Over the years, Angelenos and organizations such as the Re-Imagine LA Coalition have pushed elected officials to address historical wrongdoing that has criminalized and incarcerated Black and Latino people at disproportionate rates. The hard work of activists has paid off with achievements such as Measure J, where LA County voters decided to allocate 10% of the county’s locally-generated unrestricted funds through community investments such as youth development, job training, supportive housing services, and other alternatives to incarceration.

“A care first approach requires real divestment from the institutions that incarcerate and traumatize our communities,” said Gabriela Vasquez, deputy director of La Defensa and Re-Imagine LA Coalition member.

The activists repeatedly asked the Board to make good on their commitment to close Men’s Central Jail. LA County jails are nationally known for having deplorable conditions such as overcrowding and lack of access to functioning toilets and clean water, according to the LASD Conditions of Confinement report.

Many incarcerated people suffer from mental illness and have a history of being unhoused. The American Civil Liberties Union (ACLU) has reported that individuals with serious mental health conditions were chained for days at a time. The LA Times recently reported on a compilation of videos smuggled out of an LA County jail demonstrating the violence that occurs in the jails. The graphic videos show stabbings and fist fights, a woman giving birth in a hallway, an attempted suicide and more.

“People are dying waiting for the alternatives that you all said you would prioritize,” said Vasquez.

In 2021, the Board passed a motion to create the Jail Closure Implementation Team, whose focus is to implement the closure of Men’s Central Jail. However, the Board has yet to officially establish a deadline.

Members of SEIU Local 721, which represents people working in hospitals, mental health, and courts, were also present at the meeting urging the Board to invest more money in recruiting and retaining correctional health professionals in the county jails. The workers cited the inability to fill vacant positions forcing patients to wait for a long time to access medical care.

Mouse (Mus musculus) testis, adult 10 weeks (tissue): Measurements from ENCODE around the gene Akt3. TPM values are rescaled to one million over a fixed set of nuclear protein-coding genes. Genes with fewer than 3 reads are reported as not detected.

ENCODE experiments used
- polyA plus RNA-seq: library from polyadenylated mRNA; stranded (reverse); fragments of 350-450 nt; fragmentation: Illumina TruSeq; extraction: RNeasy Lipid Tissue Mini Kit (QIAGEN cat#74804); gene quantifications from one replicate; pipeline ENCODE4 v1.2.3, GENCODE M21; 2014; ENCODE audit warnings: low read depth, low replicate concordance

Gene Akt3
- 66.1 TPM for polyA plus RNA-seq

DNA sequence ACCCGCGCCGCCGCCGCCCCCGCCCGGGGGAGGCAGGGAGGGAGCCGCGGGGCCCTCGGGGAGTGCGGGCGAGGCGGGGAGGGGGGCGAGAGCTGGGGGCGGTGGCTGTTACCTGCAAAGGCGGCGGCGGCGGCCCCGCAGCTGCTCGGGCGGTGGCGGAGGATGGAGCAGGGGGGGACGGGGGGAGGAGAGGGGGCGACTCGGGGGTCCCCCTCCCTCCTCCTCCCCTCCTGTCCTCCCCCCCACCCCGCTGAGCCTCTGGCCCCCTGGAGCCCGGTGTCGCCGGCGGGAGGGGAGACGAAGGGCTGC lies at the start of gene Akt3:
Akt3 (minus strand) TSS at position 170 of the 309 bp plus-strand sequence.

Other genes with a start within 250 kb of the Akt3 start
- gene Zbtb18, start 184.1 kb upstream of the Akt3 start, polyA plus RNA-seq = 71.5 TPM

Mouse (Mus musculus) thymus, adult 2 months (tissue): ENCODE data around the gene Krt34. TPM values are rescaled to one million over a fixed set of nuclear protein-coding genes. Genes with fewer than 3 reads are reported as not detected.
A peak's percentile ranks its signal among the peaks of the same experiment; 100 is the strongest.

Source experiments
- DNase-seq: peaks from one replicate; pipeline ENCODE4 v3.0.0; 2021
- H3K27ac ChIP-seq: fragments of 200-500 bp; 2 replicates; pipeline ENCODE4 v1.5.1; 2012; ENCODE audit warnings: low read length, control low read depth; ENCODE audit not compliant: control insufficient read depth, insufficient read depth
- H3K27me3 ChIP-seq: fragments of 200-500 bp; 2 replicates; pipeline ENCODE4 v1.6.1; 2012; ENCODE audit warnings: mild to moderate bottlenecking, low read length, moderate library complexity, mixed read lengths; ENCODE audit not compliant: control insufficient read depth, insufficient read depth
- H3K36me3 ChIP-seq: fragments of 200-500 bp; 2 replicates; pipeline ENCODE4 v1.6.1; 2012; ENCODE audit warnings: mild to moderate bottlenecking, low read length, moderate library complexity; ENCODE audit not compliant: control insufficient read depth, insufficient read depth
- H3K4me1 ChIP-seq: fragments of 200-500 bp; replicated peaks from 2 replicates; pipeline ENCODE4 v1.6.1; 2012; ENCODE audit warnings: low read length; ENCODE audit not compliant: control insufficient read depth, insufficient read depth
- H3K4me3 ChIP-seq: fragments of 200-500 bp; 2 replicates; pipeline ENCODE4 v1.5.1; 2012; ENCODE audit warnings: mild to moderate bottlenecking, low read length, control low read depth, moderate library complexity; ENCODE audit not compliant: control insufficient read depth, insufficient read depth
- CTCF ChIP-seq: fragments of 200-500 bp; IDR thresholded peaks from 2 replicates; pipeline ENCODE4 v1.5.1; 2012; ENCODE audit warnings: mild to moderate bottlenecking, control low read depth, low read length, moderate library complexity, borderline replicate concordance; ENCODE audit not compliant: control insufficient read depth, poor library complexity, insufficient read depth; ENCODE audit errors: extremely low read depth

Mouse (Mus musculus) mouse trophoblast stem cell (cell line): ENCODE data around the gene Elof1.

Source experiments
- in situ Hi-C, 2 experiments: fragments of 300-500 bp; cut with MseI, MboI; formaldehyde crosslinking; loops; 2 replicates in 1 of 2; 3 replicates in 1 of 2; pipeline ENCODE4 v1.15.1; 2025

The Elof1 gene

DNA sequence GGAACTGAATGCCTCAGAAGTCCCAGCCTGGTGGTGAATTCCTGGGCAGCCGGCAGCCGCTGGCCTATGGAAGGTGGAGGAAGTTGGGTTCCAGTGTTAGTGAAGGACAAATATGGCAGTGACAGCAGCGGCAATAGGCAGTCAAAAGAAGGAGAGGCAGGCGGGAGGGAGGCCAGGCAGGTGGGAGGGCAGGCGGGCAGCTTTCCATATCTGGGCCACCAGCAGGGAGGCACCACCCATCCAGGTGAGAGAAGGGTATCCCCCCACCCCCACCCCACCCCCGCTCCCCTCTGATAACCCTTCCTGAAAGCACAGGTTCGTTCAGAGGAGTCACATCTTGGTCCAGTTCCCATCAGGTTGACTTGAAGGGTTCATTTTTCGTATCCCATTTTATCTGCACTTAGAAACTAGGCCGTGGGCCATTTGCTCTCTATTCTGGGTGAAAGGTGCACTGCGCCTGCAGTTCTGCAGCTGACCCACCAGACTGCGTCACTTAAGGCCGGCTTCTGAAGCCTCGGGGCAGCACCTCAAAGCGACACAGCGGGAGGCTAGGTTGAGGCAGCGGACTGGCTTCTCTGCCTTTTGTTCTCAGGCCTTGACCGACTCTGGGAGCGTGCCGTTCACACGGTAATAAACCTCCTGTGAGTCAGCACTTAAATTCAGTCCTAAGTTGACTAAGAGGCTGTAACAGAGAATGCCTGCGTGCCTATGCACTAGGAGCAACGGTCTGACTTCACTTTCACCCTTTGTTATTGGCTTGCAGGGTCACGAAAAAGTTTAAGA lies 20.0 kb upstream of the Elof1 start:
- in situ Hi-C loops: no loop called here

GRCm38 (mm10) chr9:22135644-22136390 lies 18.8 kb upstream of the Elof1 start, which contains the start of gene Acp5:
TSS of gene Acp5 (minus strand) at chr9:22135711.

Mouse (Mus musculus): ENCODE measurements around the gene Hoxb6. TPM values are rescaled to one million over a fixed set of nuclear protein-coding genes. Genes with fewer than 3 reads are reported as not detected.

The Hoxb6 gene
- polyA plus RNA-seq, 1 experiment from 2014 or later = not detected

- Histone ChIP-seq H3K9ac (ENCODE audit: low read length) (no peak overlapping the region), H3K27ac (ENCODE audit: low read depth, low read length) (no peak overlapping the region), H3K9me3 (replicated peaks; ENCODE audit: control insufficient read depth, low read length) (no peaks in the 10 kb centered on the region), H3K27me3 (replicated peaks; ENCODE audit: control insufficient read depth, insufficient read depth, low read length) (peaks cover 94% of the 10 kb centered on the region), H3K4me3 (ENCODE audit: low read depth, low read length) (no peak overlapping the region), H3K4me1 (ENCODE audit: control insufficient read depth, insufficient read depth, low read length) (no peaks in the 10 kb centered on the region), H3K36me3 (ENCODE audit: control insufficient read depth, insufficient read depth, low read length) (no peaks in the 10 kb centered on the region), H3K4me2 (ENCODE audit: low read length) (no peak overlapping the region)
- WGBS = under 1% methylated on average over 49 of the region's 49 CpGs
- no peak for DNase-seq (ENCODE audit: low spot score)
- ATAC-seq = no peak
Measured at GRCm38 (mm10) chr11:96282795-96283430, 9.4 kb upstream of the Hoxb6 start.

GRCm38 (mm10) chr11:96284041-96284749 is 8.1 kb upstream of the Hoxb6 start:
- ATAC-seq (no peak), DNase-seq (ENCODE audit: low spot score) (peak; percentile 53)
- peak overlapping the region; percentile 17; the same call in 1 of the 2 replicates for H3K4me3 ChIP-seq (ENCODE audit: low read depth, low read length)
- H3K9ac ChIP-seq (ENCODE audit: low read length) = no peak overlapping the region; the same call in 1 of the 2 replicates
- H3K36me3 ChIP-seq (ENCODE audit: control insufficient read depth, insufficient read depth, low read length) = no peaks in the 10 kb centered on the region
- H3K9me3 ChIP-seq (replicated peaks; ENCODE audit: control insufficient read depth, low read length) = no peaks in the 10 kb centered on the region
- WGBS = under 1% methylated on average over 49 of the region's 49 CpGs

“The inmates languishing in our jails have a constitutional right to timely and adequate healthcare and a sanitary environment,” said Cynthia Carion, a registered nurse and union member.

At the Monday, June 26 meeting, the Board took several separate votes on various amendments to the recommended budget. One of the many amendments and a recurring topic of discussion in the meeting was the recommendation to add three new captain positions to the Sheriff’s Department, at a cost of $1.5 million. LASD plans to place the new captains at three stations rife with deputy gangs, including the East LA station. This is one of 27 recommendations made by the Sheriff Citizen Oversight Commission as a way to address deputy gangs in the department. The apparent logic of the plan being that these captains would be loyal to the sheriff and able to reign in the rogue gang elements of these stations.

Two members of the Re-Imagine LA Coalition wearing "care not cages" shirts at rally before budget deliberations.
Two members of the Re-Imagine LA Coalition wearing “care not cages” shirts at rally before budget deliberations (Ashley Orona / Los Angeles Public Press

Mitchell expressed concern about whether the Sheriff’s Department had a timeline to implement the policies to address the deputy gangs problem.

“I don’t feel comfortable today voting on these additional resources,” said Mitchell. “You’ve got so many of these policies in draft form.”

Mitchell introduced her own motion that would put aside the $1.5 million being requested for the three additional captains and have the chief executive officer report back on a plan to eradicate deputy gangs in the next phase of the budget.

Mitchell’s motion received support by Supervisor Lindsey Horvath (Third District) but was short of the votes needed to pass with supervisors Janice Hahn (Fourth District) and Solis voting against Mitchell’s motion.

The adopted budget goes into effect tomorrow, Saturday July 1, the first day of the ‘23–’24 fiscal year. However, the Board will revisit the budget in the fall where changes can be made. When approved, this will become the county’s final adopted budget.

Ashley Orona is a journalist and community organizer from South Central Los Angeles. She loves spending time with her family, supporting local businesses, and finding new scenic views around LA.